Physicians of the Victorian age had a saying, “The operation was a success, but the patient died.”
Surgeon (and best-selling author) Atul Gawande, in Being Mortal, recounts the horrible last weeks of Joseph Lazarus, the first patient newly-minted Intern Gawande disconnected from an artificial ventilator.
Incurable cancer had rapidly spread throughout Joseph Lazarus. One tumor was compressing his thoracic spine. His choices were comfort care and surgery.
More than seven hours of surgery brilliantly removed the pressure. But after 14 days in ICU, blood clots, respiratory failure, and systemic infections, the Lazarus family asked young intern Gawande to remove the ventilator. He did and listened to Lazarus’ “heart fade away.”
This is a book all caregivers should read. Written in a conversational style, it was not an easy read because it challenges and forces a look at a reality most of us would rather avoid: Our mortality.
Now surgeon (and author) Atul Gawande takes a provocative look at our entire elder care system in his book Being Mortal. Written in a conversational style, it is not an easy read because it challenges and forces a look at a reality most of us would rather avoid.
Gawande laments the medicalization of mortality. Medicine is extraordinarily successful in the treatment of curable disease, but fails to honestly address issues we all must eventually face.
In Lazarus’s case, Gawande and his colleagues easily explained the dangers of various treatment options, but failed to address the realities of Lazarus’s disease. The chances of Lazarus returning to anything like his life of just a few months earlier “were zero, but admitting this and helping him cope with it seemed beyond us.”
Gawande examines every level of the care system. Medical care suffers due to a lack of trained geriatricians (who have a totally different treatment orientation from other specialities). The problem? Money. Geriatricians make nowhere near as much as, say, surgeons. Further, geriatrics teaching programs are harder to fund than more glamorous programs.
The book criticizes many assisted living and skilled nursing facilities as marketing more to the adult children (bright, clean, smell-free) than alleviating the “Three Plagues of nursing home existence: boredom, loneliness, and helplessness.”
Harvard trained physician Bill Thomas passed up exciting offers to return home to upstate New York and become medical director of a local nursing center. Frustrated at the warehousing mentality (set times for awakening, bathing, food, recreation, bed) he took steps to enable residents to live to the best of their capabilities. Tremendous, measurable results ensued from as little as giving each resident privacy and autonomy (all to the extent possible).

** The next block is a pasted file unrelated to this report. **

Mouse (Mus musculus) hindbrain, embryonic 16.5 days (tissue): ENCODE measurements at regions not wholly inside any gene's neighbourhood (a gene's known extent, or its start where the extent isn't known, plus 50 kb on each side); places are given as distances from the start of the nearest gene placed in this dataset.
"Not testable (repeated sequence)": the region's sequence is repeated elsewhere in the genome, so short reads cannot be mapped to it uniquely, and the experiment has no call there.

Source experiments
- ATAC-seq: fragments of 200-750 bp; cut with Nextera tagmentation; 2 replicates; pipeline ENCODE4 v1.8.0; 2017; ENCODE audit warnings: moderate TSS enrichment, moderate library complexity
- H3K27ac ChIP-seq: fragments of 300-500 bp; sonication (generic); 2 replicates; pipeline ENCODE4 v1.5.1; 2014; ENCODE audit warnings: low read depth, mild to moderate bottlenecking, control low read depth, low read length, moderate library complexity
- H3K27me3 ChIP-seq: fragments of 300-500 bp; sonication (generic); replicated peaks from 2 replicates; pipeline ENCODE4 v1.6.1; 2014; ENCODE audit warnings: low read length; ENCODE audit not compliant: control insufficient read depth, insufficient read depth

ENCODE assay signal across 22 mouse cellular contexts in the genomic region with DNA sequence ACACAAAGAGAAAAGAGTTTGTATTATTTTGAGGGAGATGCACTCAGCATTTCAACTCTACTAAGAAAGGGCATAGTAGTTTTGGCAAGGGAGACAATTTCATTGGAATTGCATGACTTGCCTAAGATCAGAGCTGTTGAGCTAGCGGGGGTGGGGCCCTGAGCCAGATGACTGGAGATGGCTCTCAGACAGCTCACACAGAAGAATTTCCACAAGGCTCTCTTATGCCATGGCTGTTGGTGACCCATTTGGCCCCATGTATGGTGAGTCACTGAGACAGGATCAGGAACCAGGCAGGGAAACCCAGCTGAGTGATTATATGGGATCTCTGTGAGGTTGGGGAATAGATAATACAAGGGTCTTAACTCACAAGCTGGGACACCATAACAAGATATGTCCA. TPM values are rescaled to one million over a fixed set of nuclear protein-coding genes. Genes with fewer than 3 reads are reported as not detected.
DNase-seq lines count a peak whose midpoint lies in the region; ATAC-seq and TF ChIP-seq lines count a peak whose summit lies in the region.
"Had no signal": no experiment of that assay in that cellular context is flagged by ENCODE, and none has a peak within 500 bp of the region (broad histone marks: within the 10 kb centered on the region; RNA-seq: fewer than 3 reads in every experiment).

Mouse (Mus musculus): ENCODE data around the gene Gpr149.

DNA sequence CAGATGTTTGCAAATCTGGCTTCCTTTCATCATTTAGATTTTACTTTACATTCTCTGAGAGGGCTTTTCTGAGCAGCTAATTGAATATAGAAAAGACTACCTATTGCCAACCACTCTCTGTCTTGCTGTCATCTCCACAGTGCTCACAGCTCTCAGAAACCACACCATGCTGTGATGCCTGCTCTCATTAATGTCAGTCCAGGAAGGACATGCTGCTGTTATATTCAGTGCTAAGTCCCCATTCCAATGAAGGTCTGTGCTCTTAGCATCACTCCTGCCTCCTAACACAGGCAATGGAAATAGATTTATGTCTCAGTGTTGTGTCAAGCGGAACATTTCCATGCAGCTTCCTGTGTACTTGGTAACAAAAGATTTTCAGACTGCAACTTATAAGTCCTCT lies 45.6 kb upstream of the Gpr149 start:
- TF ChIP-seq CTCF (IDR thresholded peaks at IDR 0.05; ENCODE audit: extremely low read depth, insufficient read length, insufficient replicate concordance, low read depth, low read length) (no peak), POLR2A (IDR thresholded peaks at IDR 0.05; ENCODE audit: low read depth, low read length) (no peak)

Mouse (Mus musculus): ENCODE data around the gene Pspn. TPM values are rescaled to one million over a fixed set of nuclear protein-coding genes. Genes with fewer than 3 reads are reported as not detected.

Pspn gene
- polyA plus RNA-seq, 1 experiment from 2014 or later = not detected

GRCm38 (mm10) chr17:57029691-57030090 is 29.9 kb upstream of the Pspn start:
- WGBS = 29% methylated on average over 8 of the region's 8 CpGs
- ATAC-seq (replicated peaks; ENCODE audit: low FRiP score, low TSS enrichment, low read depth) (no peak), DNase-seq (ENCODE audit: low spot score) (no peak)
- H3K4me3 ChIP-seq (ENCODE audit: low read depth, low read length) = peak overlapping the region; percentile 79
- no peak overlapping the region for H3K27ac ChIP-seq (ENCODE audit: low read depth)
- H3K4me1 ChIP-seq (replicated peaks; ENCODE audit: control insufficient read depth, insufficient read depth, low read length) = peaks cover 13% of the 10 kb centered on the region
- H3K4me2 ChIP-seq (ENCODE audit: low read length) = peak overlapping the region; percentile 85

After examining a number of other similar models, Gawande noted that proponents share a vision of what kind of autonomy matters most. Most people think of autonomy as being free of limitations and coercion. But another kind of autonomy – being the authors of our lives to the very end – is at the “very marrow of being human.” That later type can be addressed in various treatment settings.
Hospice could have been an available option for Lazarus. The terminally ill may have priorities other than extending their lives. Those may include minimizing suffering, strengthening relationships, being mentally aware, not being a burden, and having a sense that their life is complete. That is what hospice is about: Making every day the best day possible to focus on those priorities.
Lest anyone Be tempted to equate ideas of death with dignity with assisted suicide or euthanasia, Gawande bemoans the fact that in those places where assisted suicide is legal, particularly in Europe, in spite of “legal safeguards” the use of that option has increased dramatically as people choose the “fast lane” out. The problem is that this avoids the goals of a good life to the very end. The Dutch, for example, have devoted very little tp palliative care and hospice-type options – and why should they when “other options” are available?
Near the close of the book, Gawande tells of his daughter’s beloved piano teacher. Imbued with an indomitable spirit and love for her students, she had rapidly spreading cancer. She was given an aggressive treatment option that would extend her life by months (but with a debilitating physical toll) or hospice. She chose hospice and went home.
Gawande told his tearful daughter there would be no more lessons. A few days later the phone rang. It was the piano teacher. She did what she loved; she taught piano until four days before her death at home a few weeks later.
Being Mortal: Medicine and What Matters in the End
by Atul Gawande
Metropolitan, 282 pp., $26.00